By Ezra Johnson-Greenough
For the Oregon Beer Growler
In March, Portland’s Metalcraft Fabrication shut down after facing a federal lien, causing the company’s bank funds to be emptied, according to industry insiders. Owner Charlie Frye acknowledged the bank had closed accounts, but did not address this specifically when asked for comment.
The closure came as somewhat of a shock since Metalcraft was one of the greater success stories in Oregon’s craft beer industry. Co-owner Charlie Frye came from well-established manufacturer JV Northwest to found an innovative brewery-centric fabricator. Metalcraft reportedly made more than 1,000 tanks for businesses in 30 states and three countries in the last 10 years, including equipment for some of our state’s best breweries like Breakside Brewery and pFriem Family Brewers.
Many are left wondering how a company that was once praised by beer makers and business journals alike can suddenly close and see some of its relationships with clients go sour.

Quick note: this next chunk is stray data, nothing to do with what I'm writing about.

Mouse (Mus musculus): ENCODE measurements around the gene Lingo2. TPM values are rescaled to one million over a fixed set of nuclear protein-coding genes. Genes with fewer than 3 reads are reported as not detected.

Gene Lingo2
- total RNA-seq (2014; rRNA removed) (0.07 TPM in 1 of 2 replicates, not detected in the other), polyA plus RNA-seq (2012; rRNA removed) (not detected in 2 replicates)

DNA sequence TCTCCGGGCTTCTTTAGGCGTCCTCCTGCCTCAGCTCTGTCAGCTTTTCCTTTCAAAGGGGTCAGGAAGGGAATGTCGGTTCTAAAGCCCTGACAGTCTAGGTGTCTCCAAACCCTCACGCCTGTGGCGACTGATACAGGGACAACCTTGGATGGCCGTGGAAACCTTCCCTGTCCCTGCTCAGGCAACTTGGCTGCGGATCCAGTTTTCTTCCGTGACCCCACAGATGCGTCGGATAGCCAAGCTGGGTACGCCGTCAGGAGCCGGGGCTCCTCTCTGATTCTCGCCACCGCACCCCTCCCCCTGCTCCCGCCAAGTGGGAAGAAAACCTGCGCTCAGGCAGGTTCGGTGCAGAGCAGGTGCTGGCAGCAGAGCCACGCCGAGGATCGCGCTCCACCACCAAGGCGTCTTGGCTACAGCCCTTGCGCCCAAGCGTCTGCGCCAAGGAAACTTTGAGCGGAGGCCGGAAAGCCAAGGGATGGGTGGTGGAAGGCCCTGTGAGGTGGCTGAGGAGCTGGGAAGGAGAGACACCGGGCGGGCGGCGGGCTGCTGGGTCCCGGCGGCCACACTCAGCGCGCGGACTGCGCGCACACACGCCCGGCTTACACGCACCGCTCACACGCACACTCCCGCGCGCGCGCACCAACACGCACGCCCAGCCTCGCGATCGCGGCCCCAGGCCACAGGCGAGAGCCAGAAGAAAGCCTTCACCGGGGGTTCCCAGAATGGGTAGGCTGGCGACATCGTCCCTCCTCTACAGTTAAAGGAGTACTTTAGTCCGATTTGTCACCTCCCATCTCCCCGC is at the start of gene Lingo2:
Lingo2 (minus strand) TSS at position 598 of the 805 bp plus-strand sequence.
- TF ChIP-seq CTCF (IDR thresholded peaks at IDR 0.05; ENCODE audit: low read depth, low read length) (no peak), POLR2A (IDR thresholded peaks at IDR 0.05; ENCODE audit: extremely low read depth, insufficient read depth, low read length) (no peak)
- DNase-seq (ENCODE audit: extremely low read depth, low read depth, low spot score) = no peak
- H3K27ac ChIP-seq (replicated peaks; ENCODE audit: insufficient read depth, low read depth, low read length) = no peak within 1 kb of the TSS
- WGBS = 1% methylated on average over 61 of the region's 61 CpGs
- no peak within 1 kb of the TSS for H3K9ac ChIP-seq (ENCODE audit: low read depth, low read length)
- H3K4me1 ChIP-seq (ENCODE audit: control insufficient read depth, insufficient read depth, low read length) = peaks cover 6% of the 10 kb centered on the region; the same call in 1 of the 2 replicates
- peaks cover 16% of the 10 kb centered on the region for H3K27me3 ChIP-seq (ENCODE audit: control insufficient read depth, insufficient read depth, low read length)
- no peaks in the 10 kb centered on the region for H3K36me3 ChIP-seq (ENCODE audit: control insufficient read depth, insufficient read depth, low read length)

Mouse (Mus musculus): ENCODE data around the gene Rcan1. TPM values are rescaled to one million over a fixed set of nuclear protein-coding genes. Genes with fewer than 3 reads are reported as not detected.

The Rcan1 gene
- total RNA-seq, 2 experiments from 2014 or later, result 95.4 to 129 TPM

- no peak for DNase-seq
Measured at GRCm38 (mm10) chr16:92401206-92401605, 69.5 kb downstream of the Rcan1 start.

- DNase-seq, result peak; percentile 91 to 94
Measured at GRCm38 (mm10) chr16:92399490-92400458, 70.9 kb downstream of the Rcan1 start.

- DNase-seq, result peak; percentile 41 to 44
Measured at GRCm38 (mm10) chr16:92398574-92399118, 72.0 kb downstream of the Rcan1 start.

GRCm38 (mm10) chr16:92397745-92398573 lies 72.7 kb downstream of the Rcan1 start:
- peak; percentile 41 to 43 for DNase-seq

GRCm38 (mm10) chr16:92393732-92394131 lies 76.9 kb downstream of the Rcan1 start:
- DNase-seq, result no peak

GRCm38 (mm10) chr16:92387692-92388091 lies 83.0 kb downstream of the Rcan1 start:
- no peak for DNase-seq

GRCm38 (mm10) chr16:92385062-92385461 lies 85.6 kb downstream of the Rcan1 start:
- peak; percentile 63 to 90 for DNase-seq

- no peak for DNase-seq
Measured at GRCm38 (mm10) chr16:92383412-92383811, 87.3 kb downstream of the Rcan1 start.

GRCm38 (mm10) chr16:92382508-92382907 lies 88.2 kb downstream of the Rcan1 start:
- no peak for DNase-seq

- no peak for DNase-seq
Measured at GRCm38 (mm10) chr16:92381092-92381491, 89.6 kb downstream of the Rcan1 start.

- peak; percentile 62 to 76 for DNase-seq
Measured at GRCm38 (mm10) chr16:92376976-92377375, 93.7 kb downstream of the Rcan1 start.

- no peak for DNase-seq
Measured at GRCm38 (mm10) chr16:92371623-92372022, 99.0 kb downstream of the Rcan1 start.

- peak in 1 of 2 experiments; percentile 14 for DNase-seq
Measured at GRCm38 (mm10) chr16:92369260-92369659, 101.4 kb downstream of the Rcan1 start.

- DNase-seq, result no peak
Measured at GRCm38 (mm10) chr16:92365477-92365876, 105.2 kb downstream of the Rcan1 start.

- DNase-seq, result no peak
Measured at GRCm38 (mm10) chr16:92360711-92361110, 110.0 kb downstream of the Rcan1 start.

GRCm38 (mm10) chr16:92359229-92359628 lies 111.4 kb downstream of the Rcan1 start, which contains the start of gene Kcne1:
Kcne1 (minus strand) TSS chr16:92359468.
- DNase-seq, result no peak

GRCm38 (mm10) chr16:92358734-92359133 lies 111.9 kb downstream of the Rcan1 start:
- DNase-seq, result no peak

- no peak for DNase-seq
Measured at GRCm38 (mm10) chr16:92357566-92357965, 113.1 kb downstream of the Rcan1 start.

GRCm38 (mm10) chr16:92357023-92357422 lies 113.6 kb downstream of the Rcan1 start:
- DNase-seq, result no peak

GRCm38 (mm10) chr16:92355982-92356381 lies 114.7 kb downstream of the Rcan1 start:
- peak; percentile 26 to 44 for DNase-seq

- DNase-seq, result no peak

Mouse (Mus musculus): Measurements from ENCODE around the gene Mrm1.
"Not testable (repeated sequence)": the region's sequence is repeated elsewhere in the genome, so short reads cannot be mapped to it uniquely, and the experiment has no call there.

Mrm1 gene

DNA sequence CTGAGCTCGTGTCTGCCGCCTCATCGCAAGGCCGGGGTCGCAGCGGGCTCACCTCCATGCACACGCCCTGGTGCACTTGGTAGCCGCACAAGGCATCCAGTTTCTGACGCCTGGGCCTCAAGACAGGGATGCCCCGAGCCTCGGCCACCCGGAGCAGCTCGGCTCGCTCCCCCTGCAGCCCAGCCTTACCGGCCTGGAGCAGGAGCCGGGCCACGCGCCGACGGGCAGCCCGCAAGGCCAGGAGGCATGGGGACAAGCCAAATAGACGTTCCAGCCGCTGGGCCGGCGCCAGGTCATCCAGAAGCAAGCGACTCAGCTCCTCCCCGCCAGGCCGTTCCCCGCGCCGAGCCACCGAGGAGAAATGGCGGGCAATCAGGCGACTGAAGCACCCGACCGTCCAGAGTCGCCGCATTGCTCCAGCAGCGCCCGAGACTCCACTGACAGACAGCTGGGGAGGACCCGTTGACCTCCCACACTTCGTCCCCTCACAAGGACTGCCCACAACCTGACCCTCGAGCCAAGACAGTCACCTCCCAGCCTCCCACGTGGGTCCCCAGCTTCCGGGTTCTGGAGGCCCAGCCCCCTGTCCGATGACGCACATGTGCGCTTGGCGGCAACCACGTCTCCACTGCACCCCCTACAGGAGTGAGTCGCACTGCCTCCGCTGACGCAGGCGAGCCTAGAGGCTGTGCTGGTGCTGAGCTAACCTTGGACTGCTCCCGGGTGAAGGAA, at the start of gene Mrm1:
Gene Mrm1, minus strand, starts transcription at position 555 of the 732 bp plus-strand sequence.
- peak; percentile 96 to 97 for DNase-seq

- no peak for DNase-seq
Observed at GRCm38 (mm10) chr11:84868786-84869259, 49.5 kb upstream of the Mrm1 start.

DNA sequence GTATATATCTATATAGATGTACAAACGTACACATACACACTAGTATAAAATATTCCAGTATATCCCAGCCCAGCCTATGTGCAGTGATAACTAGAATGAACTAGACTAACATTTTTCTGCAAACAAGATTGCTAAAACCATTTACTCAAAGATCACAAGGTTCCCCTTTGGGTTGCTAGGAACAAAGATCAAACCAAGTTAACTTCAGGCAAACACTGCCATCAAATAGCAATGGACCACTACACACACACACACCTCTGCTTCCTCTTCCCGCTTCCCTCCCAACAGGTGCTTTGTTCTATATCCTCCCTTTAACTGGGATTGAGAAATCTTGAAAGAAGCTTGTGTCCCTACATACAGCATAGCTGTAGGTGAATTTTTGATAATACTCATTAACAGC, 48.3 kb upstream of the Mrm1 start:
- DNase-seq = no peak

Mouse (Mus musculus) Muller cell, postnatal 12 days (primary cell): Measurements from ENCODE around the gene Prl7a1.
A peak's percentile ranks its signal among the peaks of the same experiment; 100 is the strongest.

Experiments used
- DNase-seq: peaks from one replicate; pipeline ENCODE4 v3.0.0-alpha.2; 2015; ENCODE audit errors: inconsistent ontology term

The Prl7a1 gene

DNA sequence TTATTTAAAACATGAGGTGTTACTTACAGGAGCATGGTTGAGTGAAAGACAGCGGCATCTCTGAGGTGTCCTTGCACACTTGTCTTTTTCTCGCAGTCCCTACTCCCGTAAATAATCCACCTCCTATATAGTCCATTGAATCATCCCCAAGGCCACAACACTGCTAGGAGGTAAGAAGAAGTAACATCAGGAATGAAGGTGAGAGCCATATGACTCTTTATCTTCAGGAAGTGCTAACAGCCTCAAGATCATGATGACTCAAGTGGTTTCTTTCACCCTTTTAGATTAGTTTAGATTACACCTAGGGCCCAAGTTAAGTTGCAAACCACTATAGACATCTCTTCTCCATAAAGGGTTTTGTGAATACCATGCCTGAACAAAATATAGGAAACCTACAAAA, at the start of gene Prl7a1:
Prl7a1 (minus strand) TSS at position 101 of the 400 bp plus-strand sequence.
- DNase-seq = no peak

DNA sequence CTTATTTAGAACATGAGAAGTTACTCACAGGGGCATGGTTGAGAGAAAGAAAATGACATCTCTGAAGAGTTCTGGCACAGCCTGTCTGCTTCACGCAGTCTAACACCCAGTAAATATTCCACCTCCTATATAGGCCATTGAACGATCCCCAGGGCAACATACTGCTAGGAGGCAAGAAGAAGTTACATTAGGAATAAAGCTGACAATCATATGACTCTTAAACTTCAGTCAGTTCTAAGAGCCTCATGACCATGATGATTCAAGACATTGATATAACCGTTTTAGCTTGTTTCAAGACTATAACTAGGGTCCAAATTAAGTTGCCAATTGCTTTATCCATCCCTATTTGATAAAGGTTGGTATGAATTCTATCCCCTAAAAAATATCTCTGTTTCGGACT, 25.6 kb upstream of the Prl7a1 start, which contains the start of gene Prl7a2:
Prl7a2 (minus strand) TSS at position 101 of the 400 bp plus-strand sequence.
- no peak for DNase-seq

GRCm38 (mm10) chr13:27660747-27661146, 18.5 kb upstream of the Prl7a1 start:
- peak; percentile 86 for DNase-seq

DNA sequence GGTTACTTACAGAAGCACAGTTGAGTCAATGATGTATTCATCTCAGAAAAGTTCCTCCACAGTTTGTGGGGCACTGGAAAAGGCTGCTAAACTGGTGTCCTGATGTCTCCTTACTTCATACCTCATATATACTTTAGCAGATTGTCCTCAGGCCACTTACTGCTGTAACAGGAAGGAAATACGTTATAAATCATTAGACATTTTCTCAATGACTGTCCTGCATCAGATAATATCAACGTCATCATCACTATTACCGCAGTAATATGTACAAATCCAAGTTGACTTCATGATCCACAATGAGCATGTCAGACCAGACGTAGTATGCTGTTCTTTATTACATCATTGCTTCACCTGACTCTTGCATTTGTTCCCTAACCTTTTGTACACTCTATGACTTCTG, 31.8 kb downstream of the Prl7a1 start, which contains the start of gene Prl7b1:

Charlie Frye and his then-wife Jen Baque opened Metalcraft in 2007, starting off welding furniture and building facade components before picking up work fixing tanks and equipment for breweries. By 2015, the business expanded by moving into a huge new warehouse to become one of the few U.S. fabricators that could make larger equipment — tanks more than a couple hundred barrels and brewhouses beyond 30 barrels. And just last year, Metalcraft teamed with Pelican Brewing Company to develop a new dry-hopping method. The resulting “Hopinator” received a rave review from brewmaster Darron Welch, who said Metalcraft “perfected a design that was exactly what we wanted. Not every fabricator would have been that patient.”
However, it wasn’t long after that when Metalcraft began scrambling to keep the doors open long enough to finish millions of dollars’ worth of projects.
“A number of factors contributed to Metalcraft’s demise,” said Frye in my original article breaking the closure for newschoolbeer.com, “the greatest one being several unforeseen challenges associated with our expansion.”
Metalcraft entered the brewery fabrication business at just the right time — before the big boom that would become the industry’s largest period of growth, post-2010. Growth was quick and used equipment became scarce, which led to longer lead times and down payments. Industry sources familiar with the matter indicated these upfront down payments ranged from 15-40 percent.